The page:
Just recently, the spirited Russian-American cellist Nina Kotova released her album, Brahms Reger Schumann, with Warner Classics. For the new album, Kotova was joined by the brilliant Brazilian-born pianist José Feghali, a laureate of the Van Cliburn International Piano Competition, who died tragically in 2014.
Before we learn about Kotova’s performance on the album, it’s essential to look at its progressive presentation across multimedia platforms. For the album, Kotova collaborated with the legendary actor Robert Redford, multimedia environmental artist Sibylle Szaggars Redford, and film and videography editor Thomas McBee to produce and release multimedia NFT. In this one-of-a-kind NFT, Nina Kotova performs Max Reger’s solo cello piece from her album alongside videography by Sibylle Szaggars and Thomas McBee, accompanied by Robert Redford’s narration. The release of this NFT based upon Nina Kotova’s release is a ground-breaking effort to propose crypto native art into the rarified universe of classical music.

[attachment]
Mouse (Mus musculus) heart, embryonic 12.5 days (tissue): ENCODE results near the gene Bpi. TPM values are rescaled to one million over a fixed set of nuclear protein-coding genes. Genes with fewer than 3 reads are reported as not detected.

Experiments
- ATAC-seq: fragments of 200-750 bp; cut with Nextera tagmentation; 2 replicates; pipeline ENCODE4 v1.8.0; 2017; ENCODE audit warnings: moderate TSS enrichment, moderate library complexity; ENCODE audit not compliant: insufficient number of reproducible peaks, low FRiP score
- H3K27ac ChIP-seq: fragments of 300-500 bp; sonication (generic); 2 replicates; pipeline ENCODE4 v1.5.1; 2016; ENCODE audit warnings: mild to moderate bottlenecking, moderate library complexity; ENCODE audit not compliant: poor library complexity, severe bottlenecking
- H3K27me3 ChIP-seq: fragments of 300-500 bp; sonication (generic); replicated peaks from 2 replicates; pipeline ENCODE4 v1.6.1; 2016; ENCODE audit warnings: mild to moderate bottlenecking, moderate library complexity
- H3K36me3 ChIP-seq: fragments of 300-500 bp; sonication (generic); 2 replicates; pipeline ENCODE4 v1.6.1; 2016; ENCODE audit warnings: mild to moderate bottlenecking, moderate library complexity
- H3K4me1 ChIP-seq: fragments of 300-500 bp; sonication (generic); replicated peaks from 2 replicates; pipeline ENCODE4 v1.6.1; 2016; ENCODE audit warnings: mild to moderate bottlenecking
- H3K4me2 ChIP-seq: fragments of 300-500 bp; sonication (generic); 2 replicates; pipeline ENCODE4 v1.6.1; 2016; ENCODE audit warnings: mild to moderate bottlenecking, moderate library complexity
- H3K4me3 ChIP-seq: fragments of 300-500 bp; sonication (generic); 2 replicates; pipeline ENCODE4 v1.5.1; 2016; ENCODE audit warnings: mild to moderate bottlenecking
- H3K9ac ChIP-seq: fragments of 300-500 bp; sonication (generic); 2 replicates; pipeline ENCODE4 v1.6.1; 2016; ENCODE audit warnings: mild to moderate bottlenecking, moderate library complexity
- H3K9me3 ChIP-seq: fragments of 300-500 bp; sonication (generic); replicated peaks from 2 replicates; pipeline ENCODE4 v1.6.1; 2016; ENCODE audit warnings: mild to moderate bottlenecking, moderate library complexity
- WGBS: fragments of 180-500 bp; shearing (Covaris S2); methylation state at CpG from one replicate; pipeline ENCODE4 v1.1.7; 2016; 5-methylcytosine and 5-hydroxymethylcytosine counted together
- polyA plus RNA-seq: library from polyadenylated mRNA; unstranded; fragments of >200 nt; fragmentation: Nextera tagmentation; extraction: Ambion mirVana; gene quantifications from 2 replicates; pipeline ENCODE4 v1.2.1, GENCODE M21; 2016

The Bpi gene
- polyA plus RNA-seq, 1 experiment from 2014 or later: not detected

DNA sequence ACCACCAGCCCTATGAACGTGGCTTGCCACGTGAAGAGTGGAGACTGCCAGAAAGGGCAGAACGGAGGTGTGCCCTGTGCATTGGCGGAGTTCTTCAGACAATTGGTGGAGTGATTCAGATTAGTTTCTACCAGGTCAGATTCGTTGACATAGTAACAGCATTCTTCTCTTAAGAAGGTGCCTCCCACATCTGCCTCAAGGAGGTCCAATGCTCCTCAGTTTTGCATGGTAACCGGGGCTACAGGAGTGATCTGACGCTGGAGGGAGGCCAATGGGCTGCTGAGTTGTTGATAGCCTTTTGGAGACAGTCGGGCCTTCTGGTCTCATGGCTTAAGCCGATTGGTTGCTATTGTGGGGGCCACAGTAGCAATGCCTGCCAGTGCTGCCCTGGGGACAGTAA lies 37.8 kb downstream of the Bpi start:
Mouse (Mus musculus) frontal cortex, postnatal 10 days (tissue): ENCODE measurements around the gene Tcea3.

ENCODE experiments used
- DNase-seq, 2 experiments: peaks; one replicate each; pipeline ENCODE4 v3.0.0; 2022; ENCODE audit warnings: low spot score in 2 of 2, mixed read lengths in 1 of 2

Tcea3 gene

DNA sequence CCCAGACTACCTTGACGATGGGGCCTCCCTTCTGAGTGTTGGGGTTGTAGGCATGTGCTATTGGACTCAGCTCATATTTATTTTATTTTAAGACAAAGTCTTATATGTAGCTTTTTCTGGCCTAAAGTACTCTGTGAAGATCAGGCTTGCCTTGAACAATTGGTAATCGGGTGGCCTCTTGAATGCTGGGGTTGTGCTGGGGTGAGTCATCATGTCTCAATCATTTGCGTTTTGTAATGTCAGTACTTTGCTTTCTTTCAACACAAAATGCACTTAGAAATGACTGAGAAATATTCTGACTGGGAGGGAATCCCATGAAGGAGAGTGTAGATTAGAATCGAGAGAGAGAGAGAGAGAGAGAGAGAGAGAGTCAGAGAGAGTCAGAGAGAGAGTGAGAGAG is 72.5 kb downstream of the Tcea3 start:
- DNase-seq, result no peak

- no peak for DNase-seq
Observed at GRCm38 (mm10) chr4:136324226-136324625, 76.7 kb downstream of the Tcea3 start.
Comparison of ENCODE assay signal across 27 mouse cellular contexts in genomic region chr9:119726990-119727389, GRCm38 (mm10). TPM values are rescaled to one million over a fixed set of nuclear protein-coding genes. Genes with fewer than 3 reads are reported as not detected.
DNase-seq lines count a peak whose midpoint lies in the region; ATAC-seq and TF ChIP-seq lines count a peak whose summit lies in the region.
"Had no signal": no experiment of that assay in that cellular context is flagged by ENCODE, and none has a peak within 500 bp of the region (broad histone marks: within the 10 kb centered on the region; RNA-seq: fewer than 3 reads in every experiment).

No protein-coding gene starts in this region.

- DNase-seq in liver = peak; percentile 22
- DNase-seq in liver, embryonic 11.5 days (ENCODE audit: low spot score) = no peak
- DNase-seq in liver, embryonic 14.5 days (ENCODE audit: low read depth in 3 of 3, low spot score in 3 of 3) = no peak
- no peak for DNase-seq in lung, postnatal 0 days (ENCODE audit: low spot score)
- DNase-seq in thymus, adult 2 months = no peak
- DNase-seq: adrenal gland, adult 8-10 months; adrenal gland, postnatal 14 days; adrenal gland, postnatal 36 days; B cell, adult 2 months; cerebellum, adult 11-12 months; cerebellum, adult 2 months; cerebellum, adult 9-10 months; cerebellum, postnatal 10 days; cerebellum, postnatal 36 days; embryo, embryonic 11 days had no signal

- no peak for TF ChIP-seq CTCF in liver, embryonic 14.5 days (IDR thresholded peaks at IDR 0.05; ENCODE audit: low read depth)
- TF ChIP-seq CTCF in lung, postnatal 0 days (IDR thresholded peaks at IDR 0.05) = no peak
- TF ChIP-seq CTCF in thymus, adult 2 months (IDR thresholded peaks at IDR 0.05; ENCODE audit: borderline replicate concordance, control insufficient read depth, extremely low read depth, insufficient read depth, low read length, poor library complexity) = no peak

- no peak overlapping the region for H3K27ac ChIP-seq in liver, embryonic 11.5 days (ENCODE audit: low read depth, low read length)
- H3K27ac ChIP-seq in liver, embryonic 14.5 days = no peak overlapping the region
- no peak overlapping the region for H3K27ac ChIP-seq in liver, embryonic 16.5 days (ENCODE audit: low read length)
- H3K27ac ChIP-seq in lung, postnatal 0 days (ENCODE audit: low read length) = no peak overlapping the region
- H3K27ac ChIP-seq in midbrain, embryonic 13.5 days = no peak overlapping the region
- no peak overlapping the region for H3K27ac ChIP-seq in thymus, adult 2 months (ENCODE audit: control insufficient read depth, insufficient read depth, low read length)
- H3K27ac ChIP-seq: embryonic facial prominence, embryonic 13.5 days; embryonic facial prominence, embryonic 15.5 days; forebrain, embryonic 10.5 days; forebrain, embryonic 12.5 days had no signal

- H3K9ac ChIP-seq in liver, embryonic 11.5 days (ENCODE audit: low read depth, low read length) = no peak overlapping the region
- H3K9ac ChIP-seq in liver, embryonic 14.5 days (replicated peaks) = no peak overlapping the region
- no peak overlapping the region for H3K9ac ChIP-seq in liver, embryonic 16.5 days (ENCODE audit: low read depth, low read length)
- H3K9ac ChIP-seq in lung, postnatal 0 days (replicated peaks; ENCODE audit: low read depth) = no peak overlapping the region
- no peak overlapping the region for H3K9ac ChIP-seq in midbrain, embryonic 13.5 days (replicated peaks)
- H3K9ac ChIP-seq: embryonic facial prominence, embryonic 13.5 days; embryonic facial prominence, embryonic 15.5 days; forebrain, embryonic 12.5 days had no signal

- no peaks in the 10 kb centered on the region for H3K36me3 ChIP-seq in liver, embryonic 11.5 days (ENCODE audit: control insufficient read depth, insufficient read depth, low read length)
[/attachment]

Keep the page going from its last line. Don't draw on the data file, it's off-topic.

Sonically, the album delivers refined and melancholic pieces that showcase the maturity of Kotova as an artist and performer. This maturity is evident in Kotova’s performance of Fantasiestücke, Op. 73 (Version for Cello): II. Lebhaft, leicht through her heart-warmingly tender approach and exquisite details that emphasise Schumann’s work.
As an album, it’s a refined shift from her 2017 album Rachmaninov & Prokofiev: Cello Sonatas, which explored arguably a more exciting pallet in terms of the dynamics. However, this album still stands mighty and notes that Kotova is a force in classical music, shifting the needle bit by bit with her presentation and exploration.